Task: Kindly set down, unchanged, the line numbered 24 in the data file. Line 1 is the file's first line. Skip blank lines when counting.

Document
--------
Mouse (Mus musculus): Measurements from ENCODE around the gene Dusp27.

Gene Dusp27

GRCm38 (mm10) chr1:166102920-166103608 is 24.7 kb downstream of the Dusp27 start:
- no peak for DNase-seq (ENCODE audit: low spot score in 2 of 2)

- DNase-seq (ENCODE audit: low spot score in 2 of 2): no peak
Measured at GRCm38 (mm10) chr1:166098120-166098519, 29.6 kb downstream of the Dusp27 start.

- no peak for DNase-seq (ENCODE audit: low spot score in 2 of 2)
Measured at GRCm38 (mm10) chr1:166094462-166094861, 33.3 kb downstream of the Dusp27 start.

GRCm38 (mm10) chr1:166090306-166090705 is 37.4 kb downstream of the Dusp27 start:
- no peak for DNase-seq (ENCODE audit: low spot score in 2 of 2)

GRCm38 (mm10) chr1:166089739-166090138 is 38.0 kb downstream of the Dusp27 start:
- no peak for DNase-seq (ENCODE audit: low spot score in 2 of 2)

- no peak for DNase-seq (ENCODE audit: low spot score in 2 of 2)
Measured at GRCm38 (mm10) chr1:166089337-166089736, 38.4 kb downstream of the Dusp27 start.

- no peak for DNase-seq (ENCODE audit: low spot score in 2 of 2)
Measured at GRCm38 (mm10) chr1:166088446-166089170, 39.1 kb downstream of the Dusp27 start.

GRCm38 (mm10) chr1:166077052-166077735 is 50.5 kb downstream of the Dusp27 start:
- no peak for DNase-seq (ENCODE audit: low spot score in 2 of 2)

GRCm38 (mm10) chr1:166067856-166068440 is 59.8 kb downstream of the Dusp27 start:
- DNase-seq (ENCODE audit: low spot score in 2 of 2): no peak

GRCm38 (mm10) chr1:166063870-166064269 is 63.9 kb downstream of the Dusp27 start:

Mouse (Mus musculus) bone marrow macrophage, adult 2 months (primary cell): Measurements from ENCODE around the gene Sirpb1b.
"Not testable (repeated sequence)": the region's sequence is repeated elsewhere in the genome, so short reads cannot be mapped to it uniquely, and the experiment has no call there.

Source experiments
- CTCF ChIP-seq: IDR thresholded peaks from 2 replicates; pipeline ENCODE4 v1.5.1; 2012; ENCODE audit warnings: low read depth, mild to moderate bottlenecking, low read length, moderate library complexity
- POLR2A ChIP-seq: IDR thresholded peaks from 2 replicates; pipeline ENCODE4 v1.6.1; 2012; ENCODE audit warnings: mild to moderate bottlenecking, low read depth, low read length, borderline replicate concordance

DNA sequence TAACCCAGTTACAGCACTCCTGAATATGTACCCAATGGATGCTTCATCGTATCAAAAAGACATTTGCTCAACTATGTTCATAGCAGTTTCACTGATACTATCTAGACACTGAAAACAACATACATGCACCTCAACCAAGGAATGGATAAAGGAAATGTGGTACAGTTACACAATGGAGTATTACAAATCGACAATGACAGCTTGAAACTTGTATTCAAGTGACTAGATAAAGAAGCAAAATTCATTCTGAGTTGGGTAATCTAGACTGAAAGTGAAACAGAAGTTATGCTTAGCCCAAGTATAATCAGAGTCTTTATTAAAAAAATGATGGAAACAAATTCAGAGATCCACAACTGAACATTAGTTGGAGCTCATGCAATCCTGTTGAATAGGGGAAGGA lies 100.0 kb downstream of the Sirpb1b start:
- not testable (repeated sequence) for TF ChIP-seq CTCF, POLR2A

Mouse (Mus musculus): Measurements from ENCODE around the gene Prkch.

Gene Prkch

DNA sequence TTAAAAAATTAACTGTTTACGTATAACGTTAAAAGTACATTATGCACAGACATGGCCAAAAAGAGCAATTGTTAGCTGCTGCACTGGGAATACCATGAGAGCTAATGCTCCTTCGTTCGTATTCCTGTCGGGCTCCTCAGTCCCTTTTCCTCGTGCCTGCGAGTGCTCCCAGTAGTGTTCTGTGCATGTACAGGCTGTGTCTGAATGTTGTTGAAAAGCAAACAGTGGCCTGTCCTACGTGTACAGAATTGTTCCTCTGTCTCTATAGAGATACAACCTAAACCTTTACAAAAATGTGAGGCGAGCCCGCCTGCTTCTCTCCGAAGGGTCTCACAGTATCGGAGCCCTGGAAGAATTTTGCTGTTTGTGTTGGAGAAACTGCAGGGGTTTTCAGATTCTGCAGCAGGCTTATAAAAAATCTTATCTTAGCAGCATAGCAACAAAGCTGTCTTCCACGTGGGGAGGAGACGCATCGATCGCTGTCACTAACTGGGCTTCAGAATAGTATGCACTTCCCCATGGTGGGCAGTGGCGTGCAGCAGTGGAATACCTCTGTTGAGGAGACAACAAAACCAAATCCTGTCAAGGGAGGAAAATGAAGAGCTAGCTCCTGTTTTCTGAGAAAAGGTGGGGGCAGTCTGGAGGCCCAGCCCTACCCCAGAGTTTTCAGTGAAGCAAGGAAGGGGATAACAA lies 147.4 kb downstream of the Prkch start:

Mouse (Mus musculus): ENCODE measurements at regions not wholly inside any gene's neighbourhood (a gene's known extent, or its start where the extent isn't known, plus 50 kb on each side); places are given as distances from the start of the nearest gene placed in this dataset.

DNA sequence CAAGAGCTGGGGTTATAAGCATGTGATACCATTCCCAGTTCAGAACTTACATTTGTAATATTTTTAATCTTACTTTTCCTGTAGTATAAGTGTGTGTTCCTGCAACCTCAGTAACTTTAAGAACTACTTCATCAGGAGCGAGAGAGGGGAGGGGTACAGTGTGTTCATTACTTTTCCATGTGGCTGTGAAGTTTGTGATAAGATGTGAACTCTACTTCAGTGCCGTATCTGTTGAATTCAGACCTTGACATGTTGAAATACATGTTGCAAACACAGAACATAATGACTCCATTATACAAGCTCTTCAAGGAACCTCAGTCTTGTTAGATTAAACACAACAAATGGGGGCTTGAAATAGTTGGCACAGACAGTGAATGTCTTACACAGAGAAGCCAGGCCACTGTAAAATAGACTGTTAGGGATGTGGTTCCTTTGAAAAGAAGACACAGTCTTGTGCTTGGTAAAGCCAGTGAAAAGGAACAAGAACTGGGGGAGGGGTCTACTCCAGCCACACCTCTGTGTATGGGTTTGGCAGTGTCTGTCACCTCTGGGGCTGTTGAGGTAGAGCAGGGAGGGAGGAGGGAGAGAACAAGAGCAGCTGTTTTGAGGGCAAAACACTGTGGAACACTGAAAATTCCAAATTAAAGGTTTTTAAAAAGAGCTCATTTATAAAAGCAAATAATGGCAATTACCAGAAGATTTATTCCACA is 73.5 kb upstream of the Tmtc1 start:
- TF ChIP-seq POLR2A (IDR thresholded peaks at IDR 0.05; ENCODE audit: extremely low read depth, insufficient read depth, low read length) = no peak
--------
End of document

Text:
Source experiments